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Head Trip

Hippie-chick flick jumps from present to past to future.

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Never heard of the 1971 flick, A Safe Place? Not surprising. The drama in which Tuesday Weld meets a handsome Jack Nicholson and a bulbous Orson Welles in New York first came out in a handful of movie houses, then — poof! — disappeared off the radar screen, without even an eventual VHS or DVD release. It resurfaces tonight in Cleveland. "Expect it to be a prime example of psychedelic-era cinema, with a fluid bending of fantasy and reality," says John Ewing, associate director of film at the Cleveland Museum of Art. The Henry Jaglom-directed storyline revolves around Weld's flower-child character, who's overcome by big-city life. She escapes into her childhood dreamworld, where she bonds with a washed-up Central Park magician played by Welles. Back in the real world, she carries on ho-hum love affairs with two guys, including the sexy Nicholson. Scenes then jump between Weld's past, present, and future. Many critics panned the film; a fight even broke out in the audience at its New York Film Festival premiere. "Young people during the counter-culture era were questioning what was reality," says Ewing. "The lack of concrete answers was often reflected in trippy, suggestive, unresolved films." A Safe Place screens at 7:30 tonight at the Cleveland Cinematheque, 11141 East Boulevard. Tickets are $5 to $8. Call 216-421-7450 or visit www.cia.edu.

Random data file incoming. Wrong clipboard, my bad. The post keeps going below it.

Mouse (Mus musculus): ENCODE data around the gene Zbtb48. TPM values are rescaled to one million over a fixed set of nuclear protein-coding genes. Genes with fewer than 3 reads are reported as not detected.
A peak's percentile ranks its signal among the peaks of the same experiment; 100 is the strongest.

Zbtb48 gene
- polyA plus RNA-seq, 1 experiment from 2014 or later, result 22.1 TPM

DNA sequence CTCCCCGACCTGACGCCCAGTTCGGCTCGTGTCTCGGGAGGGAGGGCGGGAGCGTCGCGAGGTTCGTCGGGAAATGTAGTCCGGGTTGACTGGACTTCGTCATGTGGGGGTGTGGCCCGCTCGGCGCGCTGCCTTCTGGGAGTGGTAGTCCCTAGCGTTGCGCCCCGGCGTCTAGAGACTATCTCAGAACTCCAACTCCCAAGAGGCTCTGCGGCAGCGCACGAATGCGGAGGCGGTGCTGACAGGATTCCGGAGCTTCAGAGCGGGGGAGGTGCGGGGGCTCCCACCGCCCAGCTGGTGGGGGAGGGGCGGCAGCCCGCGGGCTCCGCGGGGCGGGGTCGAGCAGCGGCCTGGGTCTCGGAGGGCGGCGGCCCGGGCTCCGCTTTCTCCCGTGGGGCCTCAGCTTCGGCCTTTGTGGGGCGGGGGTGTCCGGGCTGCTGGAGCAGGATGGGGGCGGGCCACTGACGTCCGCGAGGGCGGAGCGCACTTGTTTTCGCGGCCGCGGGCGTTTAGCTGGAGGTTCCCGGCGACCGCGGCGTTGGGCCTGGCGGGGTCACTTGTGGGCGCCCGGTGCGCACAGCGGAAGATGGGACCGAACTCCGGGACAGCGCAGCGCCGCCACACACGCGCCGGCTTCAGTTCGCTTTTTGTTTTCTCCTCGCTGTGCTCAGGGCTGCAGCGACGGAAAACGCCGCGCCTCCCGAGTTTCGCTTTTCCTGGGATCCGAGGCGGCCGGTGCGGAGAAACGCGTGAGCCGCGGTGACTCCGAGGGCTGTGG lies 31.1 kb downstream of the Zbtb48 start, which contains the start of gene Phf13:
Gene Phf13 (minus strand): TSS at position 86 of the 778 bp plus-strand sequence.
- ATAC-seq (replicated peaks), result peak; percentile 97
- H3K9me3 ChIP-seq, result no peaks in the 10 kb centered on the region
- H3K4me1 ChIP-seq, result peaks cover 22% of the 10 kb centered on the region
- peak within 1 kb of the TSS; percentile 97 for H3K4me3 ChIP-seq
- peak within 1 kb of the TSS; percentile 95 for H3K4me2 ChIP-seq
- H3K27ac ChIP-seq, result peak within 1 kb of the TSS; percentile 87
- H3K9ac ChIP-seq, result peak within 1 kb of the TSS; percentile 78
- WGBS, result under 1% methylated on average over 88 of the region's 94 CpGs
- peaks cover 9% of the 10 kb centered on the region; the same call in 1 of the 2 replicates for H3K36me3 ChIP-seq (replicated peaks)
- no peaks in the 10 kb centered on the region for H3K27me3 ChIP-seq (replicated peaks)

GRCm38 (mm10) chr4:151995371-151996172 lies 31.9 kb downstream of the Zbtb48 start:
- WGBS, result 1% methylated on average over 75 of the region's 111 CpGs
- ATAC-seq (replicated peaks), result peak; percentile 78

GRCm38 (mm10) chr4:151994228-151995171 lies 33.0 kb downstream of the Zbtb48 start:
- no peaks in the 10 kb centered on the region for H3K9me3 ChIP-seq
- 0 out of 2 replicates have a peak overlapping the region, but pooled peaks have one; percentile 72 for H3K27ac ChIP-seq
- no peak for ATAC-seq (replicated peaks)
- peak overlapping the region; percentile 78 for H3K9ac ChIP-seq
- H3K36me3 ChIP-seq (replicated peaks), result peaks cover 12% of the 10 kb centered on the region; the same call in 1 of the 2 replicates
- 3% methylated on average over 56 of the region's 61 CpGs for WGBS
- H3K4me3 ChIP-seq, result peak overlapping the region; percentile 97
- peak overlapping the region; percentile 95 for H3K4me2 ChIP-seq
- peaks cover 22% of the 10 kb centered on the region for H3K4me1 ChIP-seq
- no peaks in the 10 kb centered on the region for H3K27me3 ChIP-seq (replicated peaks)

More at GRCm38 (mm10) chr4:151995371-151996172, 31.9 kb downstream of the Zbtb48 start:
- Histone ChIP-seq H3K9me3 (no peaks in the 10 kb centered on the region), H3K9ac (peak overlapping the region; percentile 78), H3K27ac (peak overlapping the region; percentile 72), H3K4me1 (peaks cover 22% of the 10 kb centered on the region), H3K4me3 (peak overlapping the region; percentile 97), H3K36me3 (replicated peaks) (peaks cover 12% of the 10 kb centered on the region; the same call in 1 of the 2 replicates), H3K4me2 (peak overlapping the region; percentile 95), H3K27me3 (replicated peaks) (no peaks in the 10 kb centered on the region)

Fri., Feb. 1, 7:30 p.m., 2008

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